Development News

Filed under
Development
  • Pyston 0.5 released

    Today we are extremely excited to announce the v0.5 release of Pyston, our high performance Python JIT. We’ve been a bit quiet for the past few months, and that’s because we’ve been working on some behind-the-scenes technology that we are finally ready to unveil. It might be a bit less shiny than some other things we could have worked on, but this change makes Pyston much more ready to use.

  • Pyston 0.5 Released As A Faster Python JIT

    The Dropbox engineers working on their Pyston project as a high-performance JIT implementation today announced version 0.5 of the software.

  • Jono Bacon Leaves GitHub

    One rumor FOSS Force has heard puts him on his way back to Canonical. In his blog post, Bacon hints that he has some plans, “I have a few things in the pipeline that I am not quite ready to share yet, so stay tuned and I will share this soon.”

Security Leftovers

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Security

OSS Funding, CentOS 6.8, Open Source Hardware

Filed under
-s

Johnny Hughes announced the release of CentOS 6.8 topping the Linux news today. Slackware-current received more updates today and Alicia Gibb announced a new Open Hardware certification. Jeremy Garcia offered some financial assistance to Open Source projects "in need of funding" and Gentoo developer Andreas Huettel today said, "Akonadi for e-mail needs to die."

Read more

Pi project: RasPiViv

Filed under
Linux

“The Raspberry Pi is set up as a LAMP server,” explains RasPiViv creator Nate Bensing. “I started playing around with the DHT22 temperature-humidity sensor – originally I just wanted to monitor that, the temperature and the humidity, but then I got into using relays to control the lighting and it just progressed further and further. I was just making this for myself and I posted on a forum. Then a lot of people seemed really interested, so I said I’d clean things up and throw together a guide.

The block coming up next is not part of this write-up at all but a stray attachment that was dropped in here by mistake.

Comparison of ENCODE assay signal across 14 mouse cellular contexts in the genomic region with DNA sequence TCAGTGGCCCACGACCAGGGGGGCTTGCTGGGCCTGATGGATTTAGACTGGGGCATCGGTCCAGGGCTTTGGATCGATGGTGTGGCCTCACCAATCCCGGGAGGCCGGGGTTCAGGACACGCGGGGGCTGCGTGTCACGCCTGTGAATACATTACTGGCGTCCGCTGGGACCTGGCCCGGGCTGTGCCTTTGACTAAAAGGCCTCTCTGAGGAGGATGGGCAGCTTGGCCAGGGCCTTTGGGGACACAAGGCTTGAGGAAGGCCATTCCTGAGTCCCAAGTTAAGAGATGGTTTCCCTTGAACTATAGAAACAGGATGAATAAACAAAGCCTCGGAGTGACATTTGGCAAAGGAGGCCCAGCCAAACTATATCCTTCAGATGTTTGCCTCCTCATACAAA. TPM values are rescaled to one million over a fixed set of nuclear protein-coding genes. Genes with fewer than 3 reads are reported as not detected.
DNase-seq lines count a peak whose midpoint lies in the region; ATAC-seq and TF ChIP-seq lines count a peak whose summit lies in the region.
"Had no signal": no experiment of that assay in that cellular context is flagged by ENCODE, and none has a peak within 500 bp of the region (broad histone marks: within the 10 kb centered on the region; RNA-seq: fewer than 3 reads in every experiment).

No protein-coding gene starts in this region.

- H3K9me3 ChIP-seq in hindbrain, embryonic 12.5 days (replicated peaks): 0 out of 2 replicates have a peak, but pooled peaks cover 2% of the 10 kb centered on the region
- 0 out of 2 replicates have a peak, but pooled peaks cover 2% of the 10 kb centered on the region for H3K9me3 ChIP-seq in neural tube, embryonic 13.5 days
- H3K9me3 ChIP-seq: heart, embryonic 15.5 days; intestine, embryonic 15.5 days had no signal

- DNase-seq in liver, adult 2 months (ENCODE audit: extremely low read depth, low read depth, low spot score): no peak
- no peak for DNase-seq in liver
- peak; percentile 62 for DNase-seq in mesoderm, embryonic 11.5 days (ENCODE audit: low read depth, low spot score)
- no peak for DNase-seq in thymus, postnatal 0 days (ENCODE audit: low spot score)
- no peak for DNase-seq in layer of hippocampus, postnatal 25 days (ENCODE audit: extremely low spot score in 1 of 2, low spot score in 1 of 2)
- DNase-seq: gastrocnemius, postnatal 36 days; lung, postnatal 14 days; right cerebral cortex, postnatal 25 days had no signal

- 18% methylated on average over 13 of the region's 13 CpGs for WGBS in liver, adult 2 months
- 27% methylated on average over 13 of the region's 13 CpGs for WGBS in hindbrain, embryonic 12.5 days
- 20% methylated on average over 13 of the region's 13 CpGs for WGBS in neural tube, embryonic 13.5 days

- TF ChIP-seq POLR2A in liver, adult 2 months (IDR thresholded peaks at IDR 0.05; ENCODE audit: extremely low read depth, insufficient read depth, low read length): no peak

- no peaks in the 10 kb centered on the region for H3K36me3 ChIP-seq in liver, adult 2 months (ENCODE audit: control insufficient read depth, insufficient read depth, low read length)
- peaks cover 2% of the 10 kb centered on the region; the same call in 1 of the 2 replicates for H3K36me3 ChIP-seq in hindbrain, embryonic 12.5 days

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Torvalds unhappy with sloppy Unix Millennium Bug patches for Linux kernel

Filed under
Linux
Security

Along similar lines to the Y2K bug, there is a new challenge faced by Unix-like operating systems known as the year 2038 problem or 'Unix Millennium Bug'. Under these operating systems, date values are stored in a signed 32-bit integer indicating the number of seconds since January 1, 1970. A problem arises with the 32-bit integer overflowing at approximately 0314 hours on January 19, 2038 causing systems to interpret the date value as December 13, 1901.

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Custom Chromium OS Build Now Available for 64-Bit Laptop and Desktop Computers

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OS

GNU/Linux and Android-x86 developer Arne Exton has informed Softpedia today, May 26, 2016, about the immediate availability for download of his custom Chromium OS build.

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7 tips for bringing open source to networking